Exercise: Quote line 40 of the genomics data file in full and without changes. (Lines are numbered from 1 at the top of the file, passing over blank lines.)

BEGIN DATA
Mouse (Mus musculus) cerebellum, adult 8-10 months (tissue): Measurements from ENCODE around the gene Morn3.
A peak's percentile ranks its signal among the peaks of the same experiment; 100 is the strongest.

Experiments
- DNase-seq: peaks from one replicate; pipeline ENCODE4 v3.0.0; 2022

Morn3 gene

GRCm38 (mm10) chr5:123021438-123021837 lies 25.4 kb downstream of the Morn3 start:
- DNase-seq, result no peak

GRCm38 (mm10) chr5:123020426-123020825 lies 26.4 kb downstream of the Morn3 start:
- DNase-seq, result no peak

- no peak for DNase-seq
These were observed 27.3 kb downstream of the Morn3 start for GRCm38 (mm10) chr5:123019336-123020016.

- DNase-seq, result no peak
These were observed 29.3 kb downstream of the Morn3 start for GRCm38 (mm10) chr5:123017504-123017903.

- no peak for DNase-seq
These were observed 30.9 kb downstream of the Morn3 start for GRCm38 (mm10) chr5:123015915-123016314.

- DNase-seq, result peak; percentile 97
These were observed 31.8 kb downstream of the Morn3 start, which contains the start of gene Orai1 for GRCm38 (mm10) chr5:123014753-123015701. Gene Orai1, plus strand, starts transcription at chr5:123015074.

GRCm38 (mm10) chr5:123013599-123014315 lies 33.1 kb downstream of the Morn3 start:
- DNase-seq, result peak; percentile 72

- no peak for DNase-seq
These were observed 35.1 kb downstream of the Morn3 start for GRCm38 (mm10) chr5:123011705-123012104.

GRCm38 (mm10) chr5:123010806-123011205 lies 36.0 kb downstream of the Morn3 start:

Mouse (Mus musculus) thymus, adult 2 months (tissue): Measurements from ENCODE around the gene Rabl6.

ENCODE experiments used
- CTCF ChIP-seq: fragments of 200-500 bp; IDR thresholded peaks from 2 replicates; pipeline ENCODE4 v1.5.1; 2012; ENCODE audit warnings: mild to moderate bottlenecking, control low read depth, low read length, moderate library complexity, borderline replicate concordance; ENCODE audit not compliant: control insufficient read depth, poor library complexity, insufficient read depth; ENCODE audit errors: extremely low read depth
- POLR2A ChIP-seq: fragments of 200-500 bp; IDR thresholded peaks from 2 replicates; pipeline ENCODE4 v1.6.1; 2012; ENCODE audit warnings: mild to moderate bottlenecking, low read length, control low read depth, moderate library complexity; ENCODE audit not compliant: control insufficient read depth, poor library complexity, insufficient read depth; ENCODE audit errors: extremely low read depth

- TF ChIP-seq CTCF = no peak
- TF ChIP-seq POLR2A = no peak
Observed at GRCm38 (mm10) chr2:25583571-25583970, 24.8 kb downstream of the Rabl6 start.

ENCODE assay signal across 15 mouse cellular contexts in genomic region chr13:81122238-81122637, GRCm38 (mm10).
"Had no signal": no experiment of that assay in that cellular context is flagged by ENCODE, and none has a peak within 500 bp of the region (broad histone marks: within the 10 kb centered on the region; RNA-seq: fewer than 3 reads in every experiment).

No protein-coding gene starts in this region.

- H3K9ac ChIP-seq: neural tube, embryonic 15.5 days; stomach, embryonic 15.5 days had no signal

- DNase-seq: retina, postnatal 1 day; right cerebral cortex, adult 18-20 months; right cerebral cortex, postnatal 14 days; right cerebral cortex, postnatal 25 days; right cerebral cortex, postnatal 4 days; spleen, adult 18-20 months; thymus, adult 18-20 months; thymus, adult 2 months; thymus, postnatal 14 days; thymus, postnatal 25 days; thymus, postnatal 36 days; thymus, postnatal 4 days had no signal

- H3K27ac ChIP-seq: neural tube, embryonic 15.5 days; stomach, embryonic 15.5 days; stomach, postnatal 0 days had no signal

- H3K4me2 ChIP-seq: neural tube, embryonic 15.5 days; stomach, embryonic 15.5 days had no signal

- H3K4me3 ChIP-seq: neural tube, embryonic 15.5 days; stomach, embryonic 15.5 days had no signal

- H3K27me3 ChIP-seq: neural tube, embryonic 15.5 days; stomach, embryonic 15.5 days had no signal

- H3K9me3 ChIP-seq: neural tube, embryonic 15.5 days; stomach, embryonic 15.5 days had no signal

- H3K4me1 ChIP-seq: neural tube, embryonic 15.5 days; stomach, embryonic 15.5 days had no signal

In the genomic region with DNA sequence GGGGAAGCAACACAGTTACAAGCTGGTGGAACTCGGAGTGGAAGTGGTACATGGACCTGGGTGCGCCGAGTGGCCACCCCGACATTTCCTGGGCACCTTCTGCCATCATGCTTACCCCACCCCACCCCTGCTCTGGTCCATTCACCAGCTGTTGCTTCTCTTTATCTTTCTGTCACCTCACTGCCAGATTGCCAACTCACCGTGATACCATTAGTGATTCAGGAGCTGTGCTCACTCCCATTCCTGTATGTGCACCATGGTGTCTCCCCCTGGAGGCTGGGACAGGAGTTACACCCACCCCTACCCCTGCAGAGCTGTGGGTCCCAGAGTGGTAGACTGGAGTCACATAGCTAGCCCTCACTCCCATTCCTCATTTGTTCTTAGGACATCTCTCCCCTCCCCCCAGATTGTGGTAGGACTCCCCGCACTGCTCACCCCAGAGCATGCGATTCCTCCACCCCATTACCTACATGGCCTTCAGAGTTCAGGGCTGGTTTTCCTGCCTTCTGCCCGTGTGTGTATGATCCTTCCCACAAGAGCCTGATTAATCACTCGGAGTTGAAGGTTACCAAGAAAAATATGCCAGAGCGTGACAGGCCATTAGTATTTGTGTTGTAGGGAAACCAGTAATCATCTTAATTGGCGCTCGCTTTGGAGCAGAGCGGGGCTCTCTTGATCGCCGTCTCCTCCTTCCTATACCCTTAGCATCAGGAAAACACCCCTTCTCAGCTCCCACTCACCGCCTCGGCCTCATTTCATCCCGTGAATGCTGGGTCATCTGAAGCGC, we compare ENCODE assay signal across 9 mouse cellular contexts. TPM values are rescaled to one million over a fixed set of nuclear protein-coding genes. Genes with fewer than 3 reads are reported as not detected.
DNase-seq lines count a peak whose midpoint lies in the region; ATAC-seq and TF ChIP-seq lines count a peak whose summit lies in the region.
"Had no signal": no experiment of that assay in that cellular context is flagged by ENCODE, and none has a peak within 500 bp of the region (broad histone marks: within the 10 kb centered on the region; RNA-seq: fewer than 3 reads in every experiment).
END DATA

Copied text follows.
- H3K4me1 ChIP-seq: neural tube, embryonic 15.5 days; stomach, embryonic 15.5 days had no signal